ORIE Graduates Help Hone Procter and Gamble's Secret Weapon
The business web site BNET recently singled out Procter and Gamble (P&G) as having a "...Secret Weapon: OR Inside." For many years, P&G has hired ORIE graduates to work in functions from manufacturing to marketing to finance. Several recent graduates have contributed to the success of the Analytics organization featured in the article. BNET is part of CNET Networks, the interactive media company that tracks developments in the technology industry.
At P&G, the term "Analytics" signifies Operations Research, particularly in the area of supply chain management. P&G is one of the companies analyzed by Babson professor Thomas Davenport in his January 2006 Harvard Business Review article and subsequent book Competing on Analytics. In fact, there are ORIE alums at most of the organizations that Davenport identifies as competing on analytics.
Glenn Wegryn, whose group is described in the BNET article, says that P&G always "appreciated the great ORIE program at Cornell for top analytics talent."
Among the alums who have worked in the analytics area at Procter and Gamble in recent years are Jeff Goldman, M.Eng. '98, Irene Poh, M. Eng. '02 and Matt Cinelli, B.S. '00. Matt was in the Commercial Analytics group before becoming a business analyst and then brand manager for various products.
Irene Poh is currently working with marketing teams but previously ran P&G's largest North American warehousing operation and optimized inventory and distirbution systems businesses in North and Latin America. P&G's acquisition of Gillette presented a particular challenge for Irene, since the acquired company had to be integrated into P&G's supply chain. She says that ORIE's program "gives gradautes a unique combination of quantitative skills and business acumen that prepares them for a vareity of supply chain and commercial assignments at P&G."
Jeff Goldman, who is currently in Business Analysis Section Manager for P&G's Greater China Global Hair Care Business in Guangzhou, China, credits Cornell OR with providing "the ideal background to succeed at P&G Analytics. Within months of joining P&G, I was applying the M.Eng. program’s unique combination of Operations Research and business consulting to optimize global and regional investment decisions. Building on this foundation, I’ve built my career in P&G analytics with assignments on 3 continents covering almost every facet of our global business."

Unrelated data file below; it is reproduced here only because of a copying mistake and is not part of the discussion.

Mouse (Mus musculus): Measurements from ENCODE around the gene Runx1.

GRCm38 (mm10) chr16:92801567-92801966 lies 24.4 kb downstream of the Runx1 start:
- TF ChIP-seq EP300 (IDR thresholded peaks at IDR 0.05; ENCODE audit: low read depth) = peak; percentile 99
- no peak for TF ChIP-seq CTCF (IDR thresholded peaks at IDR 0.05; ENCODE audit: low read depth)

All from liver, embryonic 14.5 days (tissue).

Other Cornell alums building on their OR skills at P&G include Marcia (Peer) Arieta and John Crego, both B.S. '97 and M.Eng. '98, Ian Barac M.Eng. '93 MBA '94, Tracey (McGrath) Wrubel B.S. '91, Chris Peterson B.S. '88, Wendy Weil B.S. '87, and Bob Marklein M.S. '81. Arieta and Wrubel work at P&G's manufacturing plant in Mehoopany, PA, Crego is in a Product Supply Information Technology unit, and Peterson is Vice President, Finance at the Cincinnatti corporate headquarters.
At P&G, Bob Marklein has worked on the "application of data and analytics to how we market and sell our brands." In the last few years, his work has "focused on developing innovative new ways of analyzing data that we purchase to get insights about how shoppers make decisions in stores" and on communicating the results in language that "makes it possible for Sales and Marketing people to grasp [them] and take action." In the 2004-2005 academic year, Marklein was the client for a Master of Engineering project that analyzed the optimal product placement on retail store shelves. He is currently in P&G's Information and Decision Solutions organization, along with several other ORIE alums. He echoes Goldman's comment, saying that ORIE's program is "an ideal base for analytics work at P&G."